Five Major Influences From Marlo Poras

Leading up to the U.S. premiere of her latest film The Mosuo Sisters (a Gucci Tribeca Documentary Fund grantee) at DOC NYC this weekend, director Marlo Poras gives us the five things that inspire her and the film.

The Mosuo Sisters follows two spirited daughters from China’s last remaining matriarchal society who are thrust into the worldwide economic downturn when they lose the only jobs they’ve ever known.



1.  Doris “Granny D” Haddock, the subject of my last film, Run Granny Run. Doris walked 3200 miles across America at the age of 90 to raise awareness about campaign finance reform. Four years later, she ran an insurgent campaign for U.S. Senate against incumbent Republican Judd Gregg, and helped turn New Hampshire from red to blue in a pivotal election year. She was a serial troublemaker with a passion for breathing life into her ideals. Independent documentary filmmaking can be a highly discouraging practice, replete with sisyphean fundraising, byzantine rights clearances, delicate relationships with your film’s subjects, distribution anxiety, the list goes on and on...but Doris’ example reminds me time and again that when you don't pay heed to what's impossible, you act as if everything is possible—an essential mind-frame for all filmmakers.
2.  The Spirit Catches You and You Fall Down by Anne Fadiman. This stunningly sensitive nonfiction book sets the bar sky high for the kind of nuanced, intimate portraiture I try to explore in my work. Detailing the cultural misunderstandings between a young Hmong immigrant with epilepsy and the American doctors and social workers who care for her, Fadiman takes an esoteric subject and imbues it with so much historical immediacy and human fallibility that it becomes an essential mirror of our times. The book’s meticulous, dramatic storytelling is also insistently empathetic—it overflows with equal parts frustration and heart. It’s a gem.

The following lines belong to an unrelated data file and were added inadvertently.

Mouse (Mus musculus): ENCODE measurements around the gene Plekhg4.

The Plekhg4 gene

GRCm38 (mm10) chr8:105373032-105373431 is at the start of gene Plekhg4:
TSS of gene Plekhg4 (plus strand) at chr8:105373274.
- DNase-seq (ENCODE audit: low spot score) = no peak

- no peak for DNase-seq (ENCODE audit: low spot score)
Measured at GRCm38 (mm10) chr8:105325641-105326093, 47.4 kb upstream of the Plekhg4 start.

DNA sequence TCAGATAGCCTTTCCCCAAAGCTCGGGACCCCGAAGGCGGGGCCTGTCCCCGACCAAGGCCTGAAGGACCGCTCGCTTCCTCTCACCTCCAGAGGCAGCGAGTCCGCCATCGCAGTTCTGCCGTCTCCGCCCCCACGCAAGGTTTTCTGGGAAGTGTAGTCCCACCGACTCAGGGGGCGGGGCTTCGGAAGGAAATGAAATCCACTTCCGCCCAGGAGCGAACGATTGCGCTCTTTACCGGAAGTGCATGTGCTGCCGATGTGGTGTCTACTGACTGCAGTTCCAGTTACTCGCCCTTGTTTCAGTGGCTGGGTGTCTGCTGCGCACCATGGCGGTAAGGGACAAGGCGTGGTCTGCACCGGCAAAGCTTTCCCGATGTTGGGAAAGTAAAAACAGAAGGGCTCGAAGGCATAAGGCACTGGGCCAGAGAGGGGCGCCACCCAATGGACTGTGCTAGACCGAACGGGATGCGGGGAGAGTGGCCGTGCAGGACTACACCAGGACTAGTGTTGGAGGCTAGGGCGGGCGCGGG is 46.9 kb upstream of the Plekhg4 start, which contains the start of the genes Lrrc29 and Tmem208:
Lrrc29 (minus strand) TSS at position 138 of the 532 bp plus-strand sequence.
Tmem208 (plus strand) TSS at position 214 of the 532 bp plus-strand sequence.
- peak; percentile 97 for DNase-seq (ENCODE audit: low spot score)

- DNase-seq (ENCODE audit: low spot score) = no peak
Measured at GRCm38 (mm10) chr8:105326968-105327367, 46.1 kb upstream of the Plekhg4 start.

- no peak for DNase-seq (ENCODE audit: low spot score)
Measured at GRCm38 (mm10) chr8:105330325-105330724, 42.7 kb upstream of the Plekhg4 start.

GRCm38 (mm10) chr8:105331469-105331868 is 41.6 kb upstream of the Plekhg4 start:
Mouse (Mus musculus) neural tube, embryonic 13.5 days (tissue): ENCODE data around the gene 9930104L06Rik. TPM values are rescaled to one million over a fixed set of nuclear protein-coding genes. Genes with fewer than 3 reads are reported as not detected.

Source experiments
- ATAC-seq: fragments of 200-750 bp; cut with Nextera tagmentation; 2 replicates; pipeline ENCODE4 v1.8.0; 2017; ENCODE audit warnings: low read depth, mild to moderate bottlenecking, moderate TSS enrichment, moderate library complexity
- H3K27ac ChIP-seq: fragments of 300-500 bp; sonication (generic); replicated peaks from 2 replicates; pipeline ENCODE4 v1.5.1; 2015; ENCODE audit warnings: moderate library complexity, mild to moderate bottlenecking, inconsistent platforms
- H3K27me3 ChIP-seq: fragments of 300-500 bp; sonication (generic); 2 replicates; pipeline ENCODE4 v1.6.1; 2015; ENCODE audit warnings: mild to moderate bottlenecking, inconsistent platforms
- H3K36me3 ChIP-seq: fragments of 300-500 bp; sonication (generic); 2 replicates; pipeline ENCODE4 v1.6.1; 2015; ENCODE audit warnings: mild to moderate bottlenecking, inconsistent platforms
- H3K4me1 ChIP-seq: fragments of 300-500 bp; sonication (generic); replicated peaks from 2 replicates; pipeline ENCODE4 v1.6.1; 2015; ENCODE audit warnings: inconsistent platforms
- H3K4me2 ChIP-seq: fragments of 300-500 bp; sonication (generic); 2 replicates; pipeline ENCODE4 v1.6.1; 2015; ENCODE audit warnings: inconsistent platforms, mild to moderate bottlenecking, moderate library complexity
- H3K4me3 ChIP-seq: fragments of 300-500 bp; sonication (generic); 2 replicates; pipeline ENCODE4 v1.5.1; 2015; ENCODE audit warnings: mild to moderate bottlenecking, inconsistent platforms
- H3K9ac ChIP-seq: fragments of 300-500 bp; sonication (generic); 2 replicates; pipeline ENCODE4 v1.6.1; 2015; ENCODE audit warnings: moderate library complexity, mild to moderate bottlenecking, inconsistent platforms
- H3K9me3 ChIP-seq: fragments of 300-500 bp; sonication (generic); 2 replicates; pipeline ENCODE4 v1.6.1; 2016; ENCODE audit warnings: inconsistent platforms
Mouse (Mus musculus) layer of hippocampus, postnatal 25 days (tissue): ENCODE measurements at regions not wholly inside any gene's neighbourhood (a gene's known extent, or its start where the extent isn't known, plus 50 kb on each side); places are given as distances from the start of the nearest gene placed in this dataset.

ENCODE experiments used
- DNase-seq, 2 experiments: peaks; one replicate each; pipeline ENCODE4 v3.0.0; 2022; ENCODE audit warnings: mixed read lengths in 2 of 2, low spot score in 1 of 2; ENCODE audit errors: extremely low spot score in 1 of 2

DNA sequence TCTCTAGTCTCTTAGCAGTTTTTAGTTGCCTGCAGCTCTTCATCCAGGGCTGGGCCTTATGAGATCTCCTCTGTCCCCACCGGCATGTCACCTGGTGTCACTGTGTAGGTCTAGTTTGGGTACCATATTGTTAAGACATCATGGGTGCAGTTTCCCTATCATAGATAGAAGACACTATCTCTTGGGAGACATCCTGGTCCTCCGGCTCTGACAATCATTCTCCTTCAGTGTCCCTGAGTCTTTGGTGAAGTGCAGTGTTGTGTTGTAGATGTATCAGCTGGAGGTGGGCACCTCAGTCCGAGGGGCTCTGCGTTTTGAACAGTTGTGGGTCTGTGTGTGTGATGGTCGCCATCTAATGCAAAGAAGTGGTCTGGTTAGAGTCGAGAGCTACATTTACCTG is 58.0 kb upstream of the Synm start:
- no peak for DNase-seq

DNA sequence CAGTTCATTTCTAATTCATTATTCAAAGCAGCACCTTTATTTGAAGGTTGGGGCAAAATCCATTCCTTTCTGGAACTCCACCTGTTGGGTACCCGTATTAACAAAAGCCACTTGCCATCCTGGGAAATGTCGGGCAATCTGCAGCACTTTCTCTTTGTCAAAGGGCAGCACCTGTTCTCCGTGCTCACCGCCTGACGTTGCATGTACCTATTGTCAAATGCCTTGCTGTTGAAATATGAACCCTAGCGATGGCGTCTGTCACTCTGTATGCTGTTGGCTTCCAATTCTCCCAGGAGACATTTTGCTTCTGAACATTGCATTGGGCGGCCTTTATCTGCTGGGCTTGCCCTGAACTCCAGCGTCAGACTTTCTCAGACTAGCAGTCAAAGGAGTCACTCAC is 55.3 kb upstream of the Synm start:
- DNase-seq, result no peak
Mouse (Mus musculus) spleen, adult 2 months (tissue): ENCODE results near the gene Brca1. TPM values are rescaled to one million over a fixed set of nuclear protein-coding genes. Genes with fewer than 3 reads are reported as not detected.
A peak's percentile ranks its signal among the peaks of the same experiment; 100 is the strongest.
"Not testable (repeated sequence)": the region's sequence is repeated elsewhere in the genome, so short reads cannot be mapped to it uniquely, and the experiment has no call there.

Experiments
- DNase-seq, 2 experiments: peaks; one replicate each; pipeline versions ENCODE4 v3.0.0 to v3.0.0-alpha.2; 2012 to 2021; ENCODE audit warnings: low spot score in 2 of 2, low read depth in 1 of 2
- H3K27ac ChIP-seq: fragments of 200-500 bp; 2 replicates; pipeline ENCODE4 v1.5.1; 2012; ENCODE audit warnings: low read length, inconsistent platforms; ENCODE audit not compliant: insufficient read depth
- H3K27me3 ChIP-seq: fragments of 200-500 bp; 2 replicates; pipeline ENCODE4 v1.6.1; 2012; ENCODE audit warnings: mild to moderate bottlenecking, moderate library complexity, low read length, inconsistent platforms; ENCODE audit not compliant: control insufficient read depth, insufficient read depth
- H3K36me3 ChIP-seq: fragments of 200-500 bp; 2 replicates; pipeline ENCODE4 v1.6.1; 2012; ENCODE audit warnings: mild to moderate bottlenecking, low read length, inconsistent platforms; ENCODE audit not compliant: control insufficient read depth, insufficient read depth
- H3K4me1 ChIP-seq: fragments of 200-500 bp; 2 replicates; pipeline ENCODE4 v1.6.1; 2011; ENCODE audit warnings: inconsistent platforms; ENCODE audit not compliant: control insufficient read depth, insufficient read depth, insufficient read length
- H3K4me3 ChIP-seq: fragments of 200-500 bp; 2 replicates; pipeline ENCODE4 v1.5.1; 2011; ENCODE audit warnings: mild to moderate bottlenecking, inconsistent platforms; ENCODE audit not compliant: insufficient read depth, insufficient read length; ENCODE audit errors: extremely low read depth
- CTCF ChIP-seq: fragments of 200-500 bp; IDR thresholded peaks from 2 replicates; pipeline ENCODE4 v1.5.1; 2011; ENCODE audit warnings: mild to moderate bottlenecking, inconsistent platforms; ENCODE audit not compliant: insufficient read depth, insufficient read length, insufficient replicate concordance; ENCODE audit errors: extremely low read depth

3.  Louie on FX. It’s scrappy, sweet, hilarious and teeming with pathos. And I’m still shocked to see it on TV. With its defiantly DIY, low-fi sensibility (I’m sure you know Louis CK directs, stars in, writes and edits the series, at least until the most recent season), Louie is ultimate proof that exceptional work doesn’t need to have impeccable production values or bags of money thrown at it in order to succeed. Plus, as a working mother, Louis CK’s meditations on negotiating parenthood and career are a hysterical gift.
4.  The Wire. What can be said, really? It’s in a league of its own. It’s rare for me to find a feature film that moves and challenges me remotely as much as this show.
5.  Vermeer & Blade Runner. The tiny, remote village in the foothills of the Himalayas where much of The Mosuo Sisters was shot often felt untouched by time. The area barely had electricity or running water until recently. They still cook over firewood, farm by hand, subsist off of the animals and plants they grow themselves, and they don’t have toilets or showers. The quality of light and life in the area constantly reminded me of and brought me back to Vermeer. The rest of the film was shot in Beijing and Chengdu, two of China’s overripe megapolizes. In some ways these cities are wildly more modern than New York, in others they seem messily taped together and about to fall apart—so of course Blade Runner became an inspiration in terms of balancing the flash with the funk in the film’s city scenes.